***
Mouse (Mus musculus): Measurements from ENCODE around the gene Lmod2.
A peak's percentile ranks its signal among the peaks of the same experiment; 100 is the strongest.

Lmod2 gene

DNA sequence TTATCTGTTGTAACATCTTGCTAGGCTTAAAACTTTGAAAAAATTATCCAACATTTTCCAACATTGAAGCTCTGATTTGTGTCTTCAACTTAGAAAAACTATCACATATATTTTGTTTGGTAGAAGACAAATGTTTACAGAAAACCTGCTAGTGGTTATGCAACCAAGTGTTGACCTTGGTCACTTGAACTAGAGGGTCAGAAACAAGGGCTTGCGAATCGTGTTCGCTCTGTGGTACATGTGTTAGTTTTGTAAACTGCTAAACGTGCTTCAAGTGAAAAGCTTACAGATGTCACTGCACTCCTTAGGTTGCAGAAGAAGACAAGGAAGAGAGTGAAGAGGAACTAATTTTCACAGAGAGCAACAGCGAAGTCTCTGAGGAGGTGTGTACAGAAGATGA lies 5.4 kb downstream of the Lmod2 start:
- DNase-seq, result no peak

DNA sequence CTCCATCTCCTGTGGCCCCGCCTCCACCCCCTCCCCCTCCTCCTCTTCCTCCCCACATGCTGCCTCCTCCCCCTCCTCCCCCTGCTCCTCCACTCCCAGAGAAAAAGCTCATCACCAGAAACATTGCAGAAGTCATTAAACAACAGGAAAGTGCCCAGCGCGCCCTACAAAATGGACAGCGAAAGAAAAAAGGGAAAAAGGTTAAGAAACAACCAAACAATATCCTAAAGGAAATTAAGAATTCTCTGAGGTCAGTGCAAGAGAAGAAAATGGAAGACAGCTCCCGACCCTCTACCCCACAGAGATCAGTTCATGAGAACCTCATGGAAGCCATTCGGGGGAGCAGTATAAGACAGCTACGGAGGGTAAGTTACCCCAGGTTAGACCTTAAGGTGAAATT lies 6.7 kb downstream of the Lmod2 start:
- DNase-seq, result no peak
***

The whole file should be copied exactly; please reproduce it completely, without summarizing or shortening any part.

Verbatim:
Mouse (Mus musculus): Measurements from ENCODE around the gene Lmod2.
A peak's percentile ranks its signal among the peaks of the same experiment; 100 is the strongest.

Lmod2 gene

DNA sequence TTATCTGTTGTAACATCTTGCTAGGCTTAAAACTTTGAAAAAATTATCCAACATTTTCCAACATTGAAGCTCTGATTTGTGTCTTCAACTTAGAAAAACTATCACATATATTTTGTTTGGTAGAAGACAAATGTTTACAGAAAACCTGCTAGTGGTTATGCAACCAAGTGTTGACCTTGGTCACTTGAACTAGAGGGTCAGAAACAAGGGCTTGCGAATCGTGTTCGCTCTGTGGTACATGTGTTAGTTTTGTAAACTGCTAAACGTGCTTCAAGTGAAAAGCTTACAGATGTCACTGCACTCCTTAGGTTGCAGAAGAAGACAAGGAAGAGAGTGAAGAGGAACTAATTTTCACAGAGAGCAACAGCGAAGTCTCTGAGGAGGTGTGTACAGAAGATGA lies 5.4 kb downstream of the Lmod2 start:
- DNase-seq, result no peak

DNA sequence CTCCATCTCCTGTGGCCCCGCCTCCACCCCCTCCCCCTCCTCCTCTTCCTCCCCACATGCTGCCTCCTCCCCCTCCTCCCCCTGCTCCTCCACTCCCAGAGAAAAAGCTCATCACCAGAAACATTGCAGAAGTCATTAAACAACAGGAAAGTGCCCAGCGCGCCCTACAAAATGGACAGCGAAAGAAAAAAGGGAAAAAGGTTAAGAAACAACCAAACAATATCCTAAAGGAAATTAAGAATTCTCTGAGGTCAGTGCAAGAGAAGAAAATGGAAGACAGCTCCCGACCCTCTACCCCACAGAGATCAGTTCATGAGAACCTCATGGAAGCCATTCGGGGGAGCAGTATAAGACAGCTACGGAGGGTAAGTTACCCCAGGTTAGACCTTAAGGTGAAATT lies 6.7 kb downstream of the Lmod2 start:
- DNase-seq, result no peak